Carlisle posted fourth-quarter net income of $14.9 million - nearly double the $7.6 million earnings posted in 2001 - on sales of $463.9 million. The fourth-quarter sales figure, a company record, was up 7 percent from the $433.5 million reported in 2001.
If the U.S. economy continues its modest expansion, the firm's earnings could be in the $2.60-$2.80 per-share range in 2003, Mr. McKinnish said.
A slight downturn in sales revenue in the fourth quarter left Group Michelin's fiscal 2002 sales 2.7 percent ahead of 2001 at $14.7 billion, the firm reported.
The sales decline was influenced heavily by exchange rates; the company's volumes were up 3.5 percent in the quarter and 2.4 percent for the year. Earnings will be released Feb. 25; in the first half, Michelin's operating income was up 16 percent over 2001, at $511 million, on sales of $7 billion.
In North America, the firm's passenger and light truck tire replacement market sales fell 2 percent from 2001, but this still translated into a small market share gain since the overall market was down further, Michelin said. Original equipment sales were up as well, as the company improved its mix.
Truck tire sales were up 3.9 percent, but this gain only brought Michelin part way back to its aftermarket presence of early 2001 before it raised prices and lost customers.
TBC Corp. reported record sales and earnings for the fourth quarter and year.
Net sales rose 12.2 percent to $277.8 million for the fourth quarter and climbed 10 percent to $1.1 billion for the year, TBC said. Net income in the quarter surged 42.1 percent to $8.1 million. For the year, net income was up 30 percent to $27.4 million.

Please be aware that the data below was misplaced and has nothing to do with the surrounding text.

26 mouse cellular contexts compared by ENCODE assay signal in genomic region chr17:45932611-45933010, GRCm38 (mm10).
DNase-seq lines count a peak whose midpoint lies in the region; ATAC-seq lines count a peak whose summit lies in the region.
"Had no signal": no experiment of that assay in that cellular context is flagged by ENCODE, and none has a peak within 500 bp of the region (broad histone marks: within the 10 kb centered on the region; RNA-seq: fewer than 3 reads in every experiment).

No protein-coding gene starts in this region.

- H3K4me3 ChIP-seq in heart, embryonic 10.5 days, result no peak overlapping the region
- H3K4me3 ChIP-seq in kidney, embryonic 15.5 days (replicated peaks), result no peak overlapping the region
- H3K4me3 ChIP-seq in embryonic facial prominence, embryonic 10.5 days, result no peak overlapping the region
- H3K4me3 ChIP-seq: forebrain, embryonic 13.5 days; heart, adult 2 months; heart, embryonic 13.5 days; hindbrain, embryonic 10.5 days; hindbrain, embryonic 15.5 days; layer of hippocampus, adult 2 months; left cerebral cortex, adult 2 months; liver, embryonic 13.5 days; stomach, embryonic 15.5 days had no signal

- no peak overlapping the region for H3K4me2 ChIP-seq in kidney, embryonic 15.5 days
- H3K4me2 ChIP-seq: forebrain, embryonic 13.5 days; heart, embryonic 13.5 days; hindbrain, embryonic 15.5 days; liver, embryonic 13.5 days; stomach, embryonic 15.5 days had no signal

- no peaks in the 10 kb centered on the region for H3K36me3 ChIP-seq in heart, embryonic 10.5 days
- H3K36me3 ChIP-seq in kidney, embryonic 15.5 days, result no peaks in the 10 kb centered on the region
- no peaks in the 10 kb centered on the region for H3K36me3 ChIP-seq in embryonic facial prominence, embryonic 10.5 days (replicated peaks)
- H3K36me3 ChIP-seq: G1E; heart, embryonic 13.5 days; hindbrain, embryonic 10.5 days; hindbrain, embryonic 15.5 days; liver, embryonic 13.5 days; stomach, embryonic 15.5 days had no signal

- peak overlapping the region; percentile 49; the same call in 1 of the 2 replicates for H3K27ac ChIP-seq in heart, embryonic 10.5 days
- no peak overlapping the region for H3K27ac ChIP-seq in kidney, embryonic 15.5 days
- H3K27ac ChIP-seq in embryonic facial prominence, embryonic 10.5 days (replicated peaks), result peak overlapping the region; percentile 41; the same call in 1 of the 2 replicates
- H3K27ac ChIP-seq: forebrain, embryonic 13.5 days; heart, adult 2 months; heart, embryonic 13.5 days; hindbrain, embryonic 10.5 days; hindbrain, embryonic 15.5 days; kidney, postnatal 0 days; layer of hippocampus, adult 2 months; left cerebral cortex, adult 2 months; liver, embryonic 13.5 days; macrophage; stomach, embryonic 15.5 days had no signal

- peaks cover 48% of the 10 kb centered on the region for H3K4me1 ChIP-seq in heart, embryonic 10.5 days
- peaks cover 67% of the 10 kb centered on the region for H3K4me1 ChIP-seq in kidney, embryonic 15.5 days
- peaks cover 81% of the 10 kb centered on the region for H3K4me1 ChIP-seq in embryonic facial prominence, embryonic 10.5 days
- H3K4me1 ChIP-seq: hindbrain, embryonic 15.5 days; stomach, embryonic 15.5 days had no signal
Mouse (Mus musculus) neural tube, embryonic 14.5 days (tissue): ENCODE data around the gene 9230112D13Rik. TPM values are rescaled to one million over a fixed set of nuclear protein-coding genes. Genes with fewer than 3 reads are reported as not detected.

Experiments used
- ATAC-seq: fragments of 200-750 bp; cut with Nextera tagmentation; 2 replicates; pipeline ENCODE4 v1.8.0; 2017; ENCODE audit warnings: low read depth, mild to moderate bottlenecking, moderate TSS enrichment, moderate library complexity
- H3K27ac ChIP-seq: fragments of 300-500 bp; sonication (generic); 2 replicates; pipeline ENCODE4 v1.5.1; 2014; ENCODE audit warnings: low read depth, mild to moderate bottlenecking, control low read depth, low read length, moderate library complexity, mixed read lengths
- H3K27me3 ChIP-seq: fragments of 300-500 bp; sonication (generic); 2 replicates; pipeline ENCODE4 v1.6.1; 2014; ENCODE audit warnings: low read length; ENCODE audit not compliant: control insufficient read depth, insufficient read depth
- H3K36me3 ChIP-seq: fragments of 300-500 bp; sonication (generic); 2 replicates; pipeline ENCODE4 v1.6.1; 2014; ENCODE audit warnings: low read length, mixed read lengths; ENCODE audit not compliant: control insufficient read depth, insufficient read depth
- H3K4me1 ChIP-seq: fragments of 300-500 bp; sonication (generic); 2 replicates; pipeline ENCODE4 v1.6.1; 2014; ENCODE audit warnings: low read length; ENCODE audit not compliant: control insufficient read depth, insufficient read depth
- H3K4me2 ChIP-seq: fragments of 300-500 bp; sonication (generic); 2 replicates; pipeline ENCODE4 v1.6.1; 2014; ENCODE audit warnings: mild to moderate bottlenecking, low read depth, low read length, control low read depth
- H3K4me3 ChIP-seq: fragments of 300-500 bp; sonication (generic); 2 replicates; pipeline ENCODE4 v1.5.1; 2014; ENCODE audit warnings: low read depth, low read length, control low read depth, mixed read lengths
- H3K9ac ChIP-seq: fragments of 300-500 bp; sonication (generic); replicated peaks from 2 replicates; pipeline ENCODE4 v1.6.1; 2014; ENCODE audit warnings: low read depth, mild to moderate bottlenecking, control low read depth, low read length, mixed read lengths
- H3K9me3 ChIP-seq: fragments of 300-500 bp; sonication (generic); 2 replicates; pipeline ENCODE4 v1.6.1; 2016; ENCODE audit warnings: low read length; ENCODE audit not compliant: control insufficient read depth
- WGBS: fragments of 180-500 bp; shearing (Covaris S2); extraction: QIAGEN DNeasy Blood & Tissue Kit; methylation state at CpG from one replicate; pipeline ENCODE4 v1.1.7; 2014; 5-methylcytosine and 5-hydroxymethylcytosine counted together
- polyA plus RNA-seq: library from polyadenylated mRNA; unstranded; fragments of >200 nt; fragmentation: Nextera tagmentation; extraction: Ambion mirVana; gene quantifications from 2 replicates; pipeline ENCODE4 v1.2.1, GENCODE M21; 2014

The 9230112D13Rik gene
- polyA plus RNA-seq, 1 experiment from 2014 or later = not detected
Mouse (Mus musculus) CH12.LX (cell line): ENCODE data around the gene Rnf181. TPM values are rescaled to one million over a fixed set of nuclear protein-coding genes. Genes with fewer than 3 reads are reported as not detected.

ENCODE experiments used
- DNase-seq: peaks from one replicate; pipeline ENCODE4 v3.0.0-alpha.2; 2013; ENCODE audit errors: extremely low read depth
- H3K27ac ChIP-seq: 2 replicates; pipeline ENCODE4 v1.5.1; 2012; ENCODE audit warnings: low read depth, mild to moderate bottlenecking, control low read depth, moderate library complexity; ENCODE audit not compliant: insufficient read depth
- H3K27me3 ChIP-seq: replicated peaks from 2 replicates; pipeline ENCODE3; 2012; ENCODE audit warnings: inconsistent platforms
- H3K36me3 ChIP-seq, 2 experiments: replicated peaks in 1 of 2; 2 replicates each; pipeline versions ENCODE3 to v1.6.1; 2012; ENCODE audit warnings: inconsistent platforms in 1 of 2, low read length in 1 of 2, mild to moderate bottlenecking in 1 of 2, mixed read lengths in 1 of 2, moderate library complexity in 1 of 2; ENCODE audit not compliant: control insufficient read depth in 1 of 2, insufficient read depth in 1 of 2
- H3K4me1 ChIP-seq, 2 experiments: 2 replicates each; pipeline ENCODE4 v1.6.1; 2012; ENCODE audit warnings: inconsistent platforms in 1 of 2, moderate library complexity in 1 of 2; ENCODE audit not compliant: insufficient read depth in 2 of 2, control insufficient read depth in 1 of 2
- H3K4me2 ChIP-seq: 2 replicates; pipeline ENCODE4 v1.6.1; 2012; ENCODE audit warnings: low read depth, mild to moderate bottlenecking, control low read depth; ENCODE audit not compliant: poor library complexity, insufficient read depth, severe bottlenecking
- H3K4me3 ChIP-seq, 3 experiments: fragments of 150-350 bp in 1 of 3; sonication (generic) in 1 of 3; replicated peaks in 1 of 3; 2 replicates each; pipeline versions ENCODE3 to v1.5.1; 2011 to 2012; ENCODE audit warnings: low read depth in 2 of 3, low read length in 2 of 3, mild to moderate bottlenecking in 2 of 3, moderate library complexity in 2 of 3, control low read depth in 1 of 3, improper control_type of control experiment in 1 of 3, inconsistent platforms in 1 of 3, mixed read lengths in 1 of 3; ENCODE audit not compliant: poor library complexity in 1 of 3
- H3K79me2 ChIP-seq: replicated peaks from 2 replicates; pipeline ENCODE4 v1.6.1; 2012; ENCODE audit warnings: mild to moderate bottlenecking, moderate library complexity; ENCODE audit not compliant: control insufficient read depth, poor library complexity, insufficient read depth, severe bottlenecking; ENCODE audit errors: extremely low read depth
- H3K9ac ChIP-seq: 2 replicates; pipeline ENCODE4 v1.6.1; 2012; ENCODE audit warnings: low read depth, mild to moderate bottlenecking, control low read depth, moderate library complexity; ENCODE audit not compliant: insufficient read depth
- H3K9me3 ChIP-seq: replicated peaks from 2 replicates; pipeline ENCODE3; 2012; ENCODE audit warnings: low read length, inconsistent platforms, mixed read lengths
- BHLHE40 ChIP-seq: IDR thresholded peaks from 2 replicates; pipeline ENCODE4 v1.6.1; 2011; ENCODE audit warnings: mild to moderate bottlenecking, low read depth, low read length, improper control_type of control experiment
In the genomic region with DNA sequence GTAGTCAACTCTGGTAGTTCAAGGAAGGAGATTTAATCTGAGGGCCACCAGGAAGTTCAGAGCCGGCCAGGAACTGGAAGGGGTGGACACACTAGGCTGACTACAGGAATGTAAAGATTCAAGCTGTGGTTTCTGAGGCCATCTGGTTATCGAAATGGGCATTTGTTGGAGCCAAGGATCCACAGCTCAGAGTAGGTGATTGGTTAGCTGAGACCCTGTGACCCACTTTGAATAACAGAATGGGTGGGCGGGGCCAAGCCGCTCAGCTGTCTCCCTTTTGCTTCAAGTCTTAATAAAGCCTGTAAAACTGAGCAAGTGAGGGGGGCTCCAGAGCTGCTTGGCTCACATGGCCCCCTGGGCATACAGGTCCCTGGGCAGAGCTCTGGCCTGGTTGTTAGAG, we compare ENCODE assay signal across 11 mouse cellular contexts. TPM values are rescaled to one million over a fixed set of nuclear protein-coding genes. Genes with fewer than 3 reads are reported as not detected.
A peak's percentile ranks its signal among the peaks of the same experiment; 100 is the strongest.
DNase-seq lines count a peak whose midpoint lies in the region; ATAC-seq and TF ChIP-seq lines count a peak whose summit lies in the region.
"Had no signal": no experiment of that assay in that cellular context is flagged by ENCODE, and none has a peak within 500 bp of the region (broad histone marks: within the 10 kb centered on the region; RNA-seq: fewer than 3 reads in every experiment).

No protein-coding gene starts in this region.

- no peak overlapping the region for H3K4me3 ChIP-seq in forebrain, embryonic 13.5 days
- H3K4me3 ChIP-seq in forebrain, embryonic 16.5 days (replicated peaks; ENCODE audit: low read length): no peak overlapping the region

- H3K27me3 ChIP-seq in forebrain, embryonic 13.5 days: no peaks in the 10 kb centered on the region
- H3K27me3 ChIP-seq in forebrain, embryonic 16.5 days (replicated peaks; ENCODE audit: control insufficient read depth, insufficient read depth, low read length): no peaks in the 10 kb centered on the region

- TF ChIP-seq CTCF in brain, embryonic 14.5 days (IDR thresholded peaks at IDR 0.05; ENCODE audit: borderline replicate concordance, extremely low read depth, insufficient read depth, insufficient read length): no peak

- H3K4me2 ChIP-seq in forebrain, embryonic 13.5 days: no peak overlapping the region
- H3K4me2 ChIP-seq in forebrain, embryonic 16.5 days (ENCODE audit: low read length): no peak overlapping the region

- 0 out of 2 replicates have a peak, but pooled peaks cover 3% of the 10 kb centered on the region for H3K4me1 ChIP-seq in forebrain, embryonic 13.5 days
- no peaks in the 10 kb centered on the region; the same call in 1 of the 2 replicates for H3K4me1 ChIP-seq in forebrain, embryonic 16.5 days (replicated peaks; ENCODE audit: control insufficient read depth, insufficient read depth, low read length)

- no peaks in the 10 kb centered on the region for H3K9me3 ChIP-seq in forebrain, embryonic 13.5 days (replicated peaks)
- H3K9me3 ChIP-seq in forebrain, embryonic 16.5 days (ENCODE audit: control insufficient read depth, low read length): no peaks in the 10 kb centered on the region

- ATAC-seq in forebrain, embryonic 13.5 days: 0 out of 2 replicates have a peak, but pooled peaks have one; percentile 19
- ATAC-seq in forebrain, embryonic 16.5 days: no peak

Same-store sales for TBC's retail arms-Big O Tires Inc. and Tire Kingdom Inc.-increased 3.8 percent in the fourth quarter and 4.8 percent for the year, the company said.
Unit tire sales for the retail subsidiaries grew 5.9 percent in the fourth quarter, compared with the average 3-percent increase in the industry, Memphis-based TBC said. Unit tire sales for the year grew 5.4 percent though most of the industry saw a slight decline, the company said. Exclusive of acquisitions, the company exceeded its new store growth objective by 33 percent, ending the year with 222 Tire Kingdom locations and 536 franchised Big O outlets, he added.
For 2003, the company expects growth of about 8 percent plus as many as 60 new retail stores excluding possible acquisitions. TBC expects net sales of about $270 million for the first quarter of 2003 with full-year earnings of $1.38 to $1.40 per share.
Akron-based equipment manufacturer Myers Industries Inc. reported higher sales and earnings in the fourth quarter and for 2002.
The parent company of Myers Tire Supply and Patch Rubber Co. saw earnings soar 57.7 percent for the year to nearly $24 million on flat sales of $608 million.
The adoption of new accounting standards, which discontinued the amortization of goodwill, favorably influenced income before taxes and earnings for both the quarter and year, the company said.
In the fourth quarter, earnings rose 73.4 percent to $4 million as sales improved 7.4 percent to $159.3 million.
Myers also reduced its debt by $15 million in the fourth quarter and $32 million for the year.
At the end of 2002, total debt was down 12 percent to $232.9 million from $264.9 million in 2001.